Lemon Grove Voters Reject Measure S. Now What?

Despite fears over possible discincorporation, Lemon Grove voters rejected a 0.75% sales tax measure Tuesday. Returns show over 59% of voters saying no to Measure S, which would have raised the city’s total sales tax to 8.5%.

Lemon Grove is facing a projected deficit of $400,000 by the end of the fiscal year. Its budget woes—driven in part by climbing pension obligations and public safety—could eventually force the city to disincorporate, some Measure S proponents say.

One of the problems with Measure S, according to the opposition, was the lack of spending cuts to accompany it on the part of the city. Mary England, a former city councilwoman and opponent of the tax measure, also pointed to the absence of a sunset date. England, who now heads the La Mesa Chamber of Commerce, has called talk of disincorporation a “scare tactic.”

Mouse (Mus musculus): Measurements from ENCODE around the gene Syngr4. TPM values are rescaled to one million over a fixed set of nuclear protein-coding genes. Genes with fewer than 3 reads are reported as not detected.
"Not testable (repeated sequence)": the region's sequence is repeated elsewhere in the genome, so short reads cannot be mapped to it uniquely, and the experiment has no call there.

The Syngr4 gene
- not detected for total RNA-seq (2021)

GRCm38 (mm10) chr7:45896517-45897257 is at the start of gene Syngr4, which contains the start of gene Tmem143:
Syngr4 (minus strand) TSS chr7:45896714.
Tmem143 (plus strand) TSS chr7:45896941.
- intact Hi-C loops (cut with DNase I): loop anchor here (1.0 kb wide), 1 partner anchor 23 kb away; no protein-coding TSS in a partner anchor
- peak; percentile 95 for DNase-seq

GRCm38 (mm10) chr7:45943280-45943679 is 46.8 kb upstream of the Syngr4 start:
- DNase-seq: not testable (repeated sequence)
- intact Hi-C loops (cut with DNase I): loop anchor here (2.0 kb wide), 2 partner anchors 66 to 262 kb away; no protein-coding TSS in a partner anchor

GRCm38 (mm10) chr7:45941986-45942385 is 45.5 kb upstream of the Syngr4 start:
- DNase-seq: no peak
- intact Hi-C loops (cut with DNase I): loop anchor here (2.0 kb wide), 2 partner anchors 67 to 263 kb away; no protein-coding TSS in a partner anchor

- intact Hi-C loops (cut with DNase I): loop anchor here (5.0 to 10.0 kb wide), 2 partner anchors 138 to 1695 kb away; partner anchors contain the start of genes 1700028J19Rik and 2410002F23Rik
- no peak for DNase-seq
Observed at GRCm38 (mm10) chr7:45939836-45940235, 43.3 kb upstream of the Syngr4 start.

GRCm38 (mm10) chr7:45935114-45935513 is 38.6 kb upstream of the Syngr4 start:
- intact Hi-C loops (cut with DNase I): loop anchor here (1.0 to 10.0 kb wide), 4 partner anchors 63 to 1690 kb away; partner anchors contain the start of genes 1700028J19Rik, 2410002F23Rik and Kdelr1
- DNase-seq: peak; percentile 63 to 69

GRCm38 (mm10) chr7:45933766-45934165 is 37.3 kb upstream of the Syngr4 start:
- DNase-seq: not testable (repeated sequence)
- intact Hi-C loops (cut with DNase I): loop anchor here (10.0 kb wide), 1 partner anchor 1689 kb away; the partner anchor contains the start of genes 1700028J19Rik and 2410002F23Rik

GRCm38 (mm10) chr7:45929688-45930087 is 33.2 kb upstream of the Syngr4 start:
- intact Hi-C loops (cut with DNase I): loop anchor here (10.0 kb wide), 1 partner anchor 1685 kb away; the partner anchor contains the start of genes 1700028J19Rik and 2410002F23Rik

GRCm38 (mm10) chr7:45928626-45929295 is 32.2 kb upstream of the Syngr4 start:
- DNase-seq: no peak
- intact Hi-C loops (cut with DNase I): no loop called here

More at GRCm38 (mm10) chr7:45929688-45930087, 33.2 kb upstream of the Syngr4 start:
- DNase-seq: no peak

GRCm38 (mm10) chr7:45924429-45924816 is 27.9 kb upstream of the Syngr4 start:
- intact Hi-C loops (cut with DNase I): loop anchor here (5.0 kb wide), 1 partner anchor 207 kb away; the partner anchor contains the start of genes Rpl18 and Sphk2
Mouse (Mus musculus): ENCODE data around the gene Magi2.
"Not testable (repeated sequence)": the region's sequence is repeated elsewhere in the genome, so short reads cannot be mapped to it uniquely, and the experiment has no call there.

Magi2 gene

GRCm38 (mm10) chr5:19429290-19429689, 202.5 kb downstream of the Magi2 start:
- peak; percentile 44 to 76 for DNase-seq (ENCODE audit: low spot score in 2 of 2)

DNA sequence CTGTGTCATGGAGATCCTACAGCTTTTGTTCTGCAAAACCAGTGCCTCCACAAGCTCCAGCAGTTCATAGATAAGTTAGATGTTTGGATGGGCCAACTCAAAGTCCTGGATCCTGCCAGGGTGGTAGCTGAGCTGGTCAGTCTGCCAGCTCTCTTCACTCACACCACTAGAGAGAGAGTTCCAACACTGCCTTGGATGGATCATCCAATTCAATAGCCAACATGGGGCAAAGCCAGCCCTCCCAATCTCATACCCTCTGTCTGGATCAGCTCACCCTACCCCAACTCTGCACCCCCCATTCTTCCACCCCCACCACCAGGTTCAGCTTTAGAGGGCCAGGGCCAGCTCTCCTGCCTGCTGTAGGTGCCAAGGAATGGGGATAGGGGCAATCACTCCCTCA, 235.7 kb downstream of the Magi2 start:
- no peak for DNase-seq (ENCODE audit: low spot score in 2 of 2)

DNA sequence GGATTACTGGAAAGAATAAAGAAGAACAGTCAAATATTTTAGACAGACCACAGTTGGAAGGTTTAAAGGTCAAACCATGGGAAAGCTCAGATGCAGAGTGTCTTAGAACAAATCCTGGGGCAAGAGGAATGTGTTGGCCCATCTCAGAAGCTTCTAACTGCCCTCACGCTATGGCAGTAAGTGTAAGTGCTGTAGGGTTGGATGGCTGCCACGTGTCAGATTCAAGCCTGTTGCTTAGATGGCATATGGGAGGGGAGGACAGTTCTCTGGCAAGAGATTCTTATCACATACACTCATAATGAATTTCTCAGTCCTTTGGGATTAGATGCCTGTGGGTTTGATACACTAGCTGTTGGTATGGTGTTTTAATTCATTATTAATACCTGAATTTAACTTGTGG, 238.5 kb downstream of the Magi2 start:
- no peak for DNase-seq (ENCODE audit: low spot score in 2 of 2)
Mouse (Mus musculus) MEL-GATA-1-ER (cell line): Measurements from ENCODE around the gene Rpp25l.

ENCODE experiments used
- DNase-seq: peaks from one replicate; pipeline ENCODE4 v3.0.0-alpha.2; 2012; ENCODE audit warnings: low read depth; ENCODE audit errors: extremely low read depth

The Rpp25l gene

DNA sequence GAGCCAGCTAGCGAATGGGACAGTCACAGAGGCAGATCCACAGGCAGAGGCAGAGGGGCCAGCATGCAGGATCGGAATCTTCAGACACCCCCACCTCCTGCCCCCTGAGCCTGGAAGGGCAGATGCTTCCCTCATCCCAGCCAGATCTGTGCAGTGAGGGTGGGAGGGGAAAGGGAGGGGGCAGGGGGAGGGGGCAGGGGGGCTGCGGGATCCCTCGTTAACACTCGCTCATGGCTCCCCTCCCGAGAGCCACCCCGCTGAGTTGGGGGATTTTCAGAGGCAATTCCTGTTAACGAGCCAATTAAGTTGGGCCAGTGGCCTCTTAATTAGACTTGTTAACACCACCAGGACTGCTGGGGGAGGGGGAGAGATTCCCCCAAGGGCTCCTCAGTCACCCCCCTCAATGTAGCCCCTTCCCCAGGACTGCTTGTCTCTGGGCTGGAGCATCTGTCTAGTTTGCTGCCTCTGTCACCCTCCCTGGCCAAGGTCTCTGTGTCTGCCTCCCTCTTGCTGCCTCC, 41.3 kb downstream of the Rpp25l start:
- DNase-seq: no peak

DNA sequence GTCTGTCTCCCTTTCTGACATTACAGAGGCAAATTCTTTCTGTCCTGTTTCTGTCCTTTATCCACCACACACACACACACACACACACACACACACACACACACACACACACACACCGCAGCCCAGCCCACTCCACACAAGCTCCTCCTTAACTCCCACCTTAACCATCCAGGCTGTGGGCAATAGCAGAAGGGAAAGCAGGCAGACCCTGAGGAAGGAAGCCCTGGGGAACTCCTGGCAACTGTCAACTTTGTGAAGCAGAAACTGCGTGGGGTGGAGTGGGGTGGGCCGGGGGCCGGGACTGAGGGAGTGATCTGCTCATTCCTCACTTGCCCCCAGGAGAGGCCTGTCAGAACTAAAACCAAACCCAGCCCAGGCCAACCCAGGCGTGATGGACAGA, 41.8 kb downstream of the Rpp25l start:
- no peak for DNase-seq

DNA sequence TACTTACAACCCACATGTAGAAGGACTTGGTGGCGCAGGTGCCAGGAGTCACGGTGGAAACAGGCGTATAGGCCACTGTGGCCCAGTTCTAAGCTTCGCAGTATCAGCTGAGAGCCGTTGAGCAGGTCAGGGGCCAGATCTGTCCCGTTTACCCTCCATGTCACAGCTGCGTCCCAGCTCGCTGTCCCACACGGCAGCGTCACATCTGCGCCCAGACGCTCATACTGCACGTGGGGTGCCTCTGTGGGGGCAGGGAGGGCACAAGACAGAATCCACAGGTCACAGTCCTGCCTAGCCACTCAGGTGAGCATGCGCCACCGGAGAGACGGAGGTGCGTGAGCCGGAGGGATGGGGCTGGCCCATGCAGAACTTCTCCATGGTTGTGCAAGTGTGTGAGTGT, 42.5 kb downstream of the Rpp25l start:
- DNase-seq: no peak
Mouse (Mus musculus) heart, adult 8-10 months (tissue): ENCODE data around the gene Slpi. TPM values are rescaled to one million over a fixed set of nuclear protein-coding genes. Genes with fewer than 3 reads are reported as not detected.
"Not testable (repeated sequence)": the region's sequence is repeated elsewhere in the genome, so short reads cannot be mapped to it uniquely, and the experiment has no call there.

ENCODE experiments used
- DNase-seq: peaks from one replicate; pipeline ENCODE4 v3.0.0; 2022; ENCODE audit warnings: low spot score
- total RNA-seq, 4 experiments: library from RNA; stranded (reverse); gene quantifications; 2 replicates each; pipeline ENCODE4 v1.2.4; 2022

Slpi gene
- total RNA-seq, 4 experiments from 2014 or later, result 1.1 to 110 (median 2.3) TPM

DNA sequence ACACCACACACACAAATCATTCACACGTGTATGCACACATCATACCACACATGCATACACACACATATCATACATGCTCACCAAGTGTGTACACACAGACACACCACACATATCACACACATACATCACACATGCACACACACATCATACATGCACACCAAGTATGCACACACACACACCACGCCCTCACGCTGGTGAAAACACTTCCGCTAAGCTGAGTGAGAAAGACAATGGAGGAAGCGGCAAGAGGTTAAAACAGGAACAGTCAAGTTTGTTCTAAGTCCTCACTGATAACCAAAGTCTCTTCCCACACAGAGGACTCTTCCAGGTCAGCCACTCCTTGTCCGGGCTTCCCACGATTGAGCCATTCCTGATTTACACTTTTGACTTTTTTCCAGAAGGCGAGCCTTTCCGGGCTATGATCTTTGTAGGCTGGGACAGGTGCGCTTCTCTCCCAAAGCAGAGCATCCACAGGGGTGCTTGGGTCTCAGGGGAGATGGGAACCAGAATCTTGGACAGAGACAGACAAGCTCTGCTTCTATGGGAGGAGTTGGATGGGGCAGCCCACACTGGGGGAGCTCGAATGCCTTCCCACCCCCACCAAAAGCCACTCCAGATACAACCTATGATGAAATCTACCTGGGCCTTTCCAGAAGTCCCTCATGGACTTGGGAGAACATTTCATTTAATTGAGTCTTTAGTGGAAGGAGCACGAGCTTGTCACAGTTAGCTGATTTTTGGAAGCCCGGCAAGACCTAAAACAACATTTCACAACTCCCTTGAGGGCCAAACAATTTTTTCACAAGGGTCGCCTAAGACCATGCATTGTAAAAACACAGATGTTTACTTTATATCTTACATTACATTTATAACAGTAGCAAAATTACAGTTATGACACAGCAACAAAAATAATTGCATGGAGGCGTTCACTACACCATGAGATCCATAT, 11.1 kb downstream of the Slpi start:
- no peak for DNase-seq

One way the city hopes to increase its revenue is through a future cannabis ordinance. There are no licensed brick-and-mortar shops in Lemon Grove yet. England has urged the council to move forward with a tax and regulation system.

“To help diversify its revenue sources, the city has also offered a passport processing service and transitioned away from printed materials at meetings,” Voice of San Diego reports. “The city has also installed electric billboards along the freeway and tried reducing personnel costs by leaving empty positions open and by contracting out certain responsibilities.”

Read more about Tuesday’s vote at KPBS.


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